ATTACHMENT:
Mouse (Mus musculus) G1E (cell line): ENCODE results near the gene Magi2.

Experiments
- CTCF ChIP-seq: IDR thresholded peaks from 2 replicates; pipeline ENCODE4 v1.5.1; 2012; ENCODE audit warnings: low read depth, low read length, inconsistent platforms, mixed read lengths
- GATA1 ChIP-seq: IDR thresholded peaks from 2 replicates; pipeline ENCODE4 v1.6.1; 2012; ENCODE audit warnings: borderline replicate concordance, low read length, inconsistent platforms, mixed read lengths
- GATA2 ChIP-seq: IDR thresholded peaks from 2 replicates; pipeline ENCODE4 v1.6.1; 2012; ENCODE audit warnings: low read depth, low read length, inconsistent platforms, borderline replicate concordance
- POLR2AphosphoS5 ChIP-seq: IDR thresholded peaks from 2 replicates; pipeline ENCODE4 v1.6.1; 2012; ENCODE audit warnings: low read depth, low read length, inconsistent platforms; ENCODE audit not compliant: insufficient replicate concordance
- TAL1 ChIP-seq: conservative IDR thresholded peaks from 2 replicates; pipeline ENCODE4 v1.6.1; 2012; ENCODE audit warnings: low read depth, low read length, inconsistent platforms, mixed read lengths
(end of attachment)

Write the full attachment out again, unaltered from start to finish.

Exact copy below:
Mouse (Mus musculus) G1E (cell line): ENCODE results near the gene Magi2.

Experiments
- CTCF ChIP-seq: IDR thresholded peaks from 2 replicates; pipeline ENCODE4 v1.5.1; 2012; ENCODE audit warnings: low read depth, low read length, inconsistent platforms, mixed read lengths
- GATA1 ChIP-seq: IDR thresholded peaks from 2 replicates; pipeline ENCODE4 v1.6.1; 2012; ENCODE audit warnings: borderline replicate concordance, low read length, inconsistent platforms, mixed read lengths
- GATA2 ChIP-seq: IDR thresholded peaks from 2 replicates; pipeline ENCODE4 v1.6.1; 2012; ENCODE audit warnings: low read depth, low read length, inconsistent platforms, borderline replicate concordance
- POLR2AphosphoS5 ChIP-seq: IDR thresholded peaks from 2 replicates; pipeline ENCODE4 v1.6.1; 2012; ENCODE audit warnings: low read depth, low read length, inconsistent platforms; ENCODE audit not compliant: insufficient replicate concordance
- TAL1 ChIP-seq: conservative IDR thresholded peaks from 2 replicates; pipeline ENCODE4 v1.6.1; 2012; ENCODE audit warnings: low read depth, low read length, inconsistent platforms, mixed read lengths